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Validation of algorithms to determine incidence of Hirschsprung disease in Ontario, Canada: a population-based study using health administrative data

Authors Nasr A, Sullivan KJ, Chan EW, Wong CA, Benchimol EI

Received 11 August 2017

Accepted for publication 3 October 2017

Published 14 November 2017 Volume 2017:9 Pages 579—590

DOI https://doi.org/10.2147/CLEP.S148890

Checked for plagiarism Yes

Review by Single-blind

Peer reviewers approved by Dr Colin Mak

Peer reviewer comments 2

Editor who approved publication: Professor Henrik Toft Sørensen


Ahmed Nasr,1,2 Katrina J Sullivan,1 Emily W Chan,1 Coralie A Wong,3 Eric I Benchimol2–5

1Department of Pediatric Surgery, Children’s Hospital of Eastern Ontario, 2Faculty of Medicine, University of Ottawa, 3Institute for Clinical Evaluative Science (ICES University of Ottawa), 4CHEO Inflammatory Bowel Disease Centre, Division of Gastroenterology, Hepatology and Nutrition, Children’s Hospital of Eastern Ontario, 5School of Epidemiology and Public Health, University of Ottawa, Ottawa, ON, Canada

Objective: Incidence rates of Hirschsprung disease (HD) vary by geographical region, yet no recent population-based estimate exists for Canada. The objective of our study was to validate and use health administrative data from Ontario, Canada to describe trends in incidence of HD between 1991 and 2013.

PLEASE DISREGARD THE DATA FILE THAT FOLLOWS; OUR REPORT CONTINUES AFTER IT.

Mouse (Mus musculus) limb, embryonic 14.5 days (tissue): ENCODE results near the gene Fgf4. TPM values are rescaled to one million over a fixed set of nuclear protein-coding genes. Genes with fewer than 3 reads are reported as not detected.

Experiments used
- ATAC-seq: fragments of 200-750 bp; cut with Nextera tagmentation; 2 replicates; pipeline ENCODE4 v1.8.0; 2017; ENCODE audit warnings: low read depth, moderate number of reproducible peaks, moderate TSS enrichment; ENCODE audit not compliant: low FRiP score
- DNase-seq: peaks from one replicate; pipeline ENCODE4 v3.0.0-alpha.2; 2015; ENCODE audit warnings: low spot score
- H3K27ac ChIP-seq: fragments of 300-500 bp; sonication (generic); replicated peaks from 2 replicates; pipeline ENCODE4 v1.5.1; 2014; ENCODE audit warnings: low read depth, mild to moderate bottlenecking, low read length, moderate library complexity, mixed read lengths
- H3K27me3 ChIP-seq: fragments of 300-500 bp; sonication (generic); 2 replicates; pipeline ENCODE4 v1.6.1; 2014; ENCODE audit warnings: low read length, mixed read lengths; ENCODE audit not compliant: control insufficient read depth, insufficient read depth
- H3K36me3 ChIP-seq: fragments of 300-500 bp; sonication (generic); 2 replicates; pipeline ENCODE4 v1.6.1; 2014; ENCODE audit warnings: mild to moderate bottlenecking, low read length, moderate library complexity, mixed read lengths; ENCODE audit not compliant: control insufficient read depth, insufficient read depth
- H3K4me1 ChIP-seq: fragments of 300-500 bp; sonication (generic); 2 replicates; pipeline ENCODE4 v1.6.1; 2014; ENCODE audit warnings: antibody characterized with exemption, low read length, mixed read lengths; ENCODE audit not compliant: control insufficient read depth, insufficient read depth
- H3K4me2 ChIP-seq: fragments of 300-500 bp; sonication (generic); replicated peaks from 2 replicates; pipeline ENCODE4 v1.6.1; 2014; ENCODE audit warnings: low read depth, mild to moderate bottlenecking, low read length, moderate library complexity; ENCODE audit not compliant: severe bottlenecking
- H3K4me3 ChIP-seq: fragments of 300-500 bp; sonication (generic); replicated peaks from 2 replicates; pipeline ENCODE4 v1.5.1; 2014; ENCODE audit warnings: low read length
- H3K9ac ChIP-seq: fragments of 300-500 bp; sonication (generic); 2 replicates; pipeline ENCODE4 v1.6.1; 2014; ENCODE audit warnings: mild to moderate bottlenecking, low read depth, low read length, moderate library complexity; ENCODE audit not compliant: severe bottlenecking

Study design: To identify children with HD we tested algorithms consisting of a combination of diagnostic, procedural, and intervention codes against the reference standard of abstracted clinical charts from a tertiary pediatric hospital. The algorithm with the highest positive predictive value (PPV) that could maintain high sensitivity was applied to health administrative data from April 31, 1991 to March 31, 2014 (fiscal years 1991–2013) to determine annual incidence. Temporal trends were evaluated using Poisson regression, controlling for sex as a covariate.
Results: The selected algorithm was highly sensitive (93.5%) and specific (>99.9%) with excellent predictive abilities (PPV 89.6% and negative predictive value >99.9%). Using the algorithm, a total of 679 patients diagnosed with HD were identified in Ontario between 1991 and 2013. The overall incidence during this time was 2.05 per 10,000 live births (or 1 in 4,868 live births). The incidence did not change significantly over time (odds ratio 0.998, 95% confidence interval 0.983–1.013, p = 0.80).
Conclusion: Ontario health administrative data can be used to accurately identify cases of HD and describe trends in incidence. There has not been a significant change in HD incidence over time in Ontario between 1991 and 2013.

Keywords: Hirschsprung disease, algorithm validation, incidence, health administrative data

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